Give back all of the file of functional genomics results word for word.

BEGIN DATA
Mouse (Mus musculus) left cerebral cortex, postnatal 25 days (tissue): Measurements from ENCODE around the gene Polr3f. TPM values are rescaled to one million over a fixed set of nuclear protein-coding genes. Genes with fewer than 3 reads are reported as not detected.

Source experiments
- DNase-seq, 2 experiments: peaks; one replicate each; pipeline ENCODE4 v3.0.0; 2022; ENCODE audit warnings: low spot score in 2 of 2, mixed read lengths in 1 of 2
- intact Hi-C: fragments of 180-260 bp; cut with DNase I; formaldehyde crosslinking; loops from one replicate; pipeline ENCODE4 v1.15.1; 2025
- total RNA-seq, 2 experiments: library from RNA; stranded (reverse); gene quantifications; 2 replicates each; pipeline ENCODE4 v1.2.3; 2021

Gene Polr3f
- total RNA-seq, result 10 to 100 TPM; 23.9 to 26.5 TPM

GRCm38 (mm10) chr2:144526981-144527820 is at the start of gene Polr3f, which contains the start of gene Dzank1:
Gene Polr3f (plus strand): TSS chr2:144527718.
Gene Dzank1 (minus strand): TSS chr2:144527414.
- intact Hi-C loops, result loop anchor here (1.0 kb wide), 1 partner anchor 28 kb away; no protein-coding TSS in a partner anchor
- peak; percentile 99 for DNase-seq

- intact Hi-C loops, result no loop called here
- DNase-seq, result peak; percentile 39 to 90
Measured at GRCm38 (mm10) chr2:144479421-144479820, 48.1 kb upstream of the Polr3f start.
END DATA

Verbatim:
Mouse (Mus musculus) left cerebral cortex, postnatal 25 days (tissue): Measurements from ENCODE around the gene Polr3f. TPM values are rescaled to one million over a fixed set of nuclear protein-coding genes. Genes with fewer than 3 reads are reported as not detected.

Source experiments
- DNase-seq, 2 experiments: peaks; one replicate each; pipeline ENCODE4 v3.0.0; 2022; ENCODE audit warnings: low spot score in 2 of 2, mixed read lengths in 1 of 2
- intact Hi-C: fragments of 180-260 bp; cut with DNase I; formaldehyde crosslinking; loops from one replicate; pipeline ENCODE4 v1.15.1; 2025
- total RNA-seq, 2 experiments: library from RNA; stranded (reverse); gene quantifications; 2 replicates each; pipeline ENCODE4 v1.2.3; 2021

Gene Polr3f
- total RNA-seq, result 10 to 100 TPM; 23.9 to 26.5 TPM

GRCm38 (mm10) chr2:144526981-144527820 is at the start of gene Polr3f, which contains the start of gene Dzank1:
Gene Polr3f (plus strand): TSS chr2:144527718.
Gene Dzank1 (minus strand): TSS chr2:144527414.
- intact Hi-C loops, result loop anchor here (1.0 kb wide), 1 partner anchor 28 kb away; no protein-coding TSS in a partner anchor
- peak; percentile 99 for DNase-seq

- intact Hi-C loops, result no loop called here
- DNase-seq, result peak; percentile 39 to 90
Measured at GRCm38 (mm10) chr2:144479421-144479820, 48.1 kb upstream of the Polr3f start.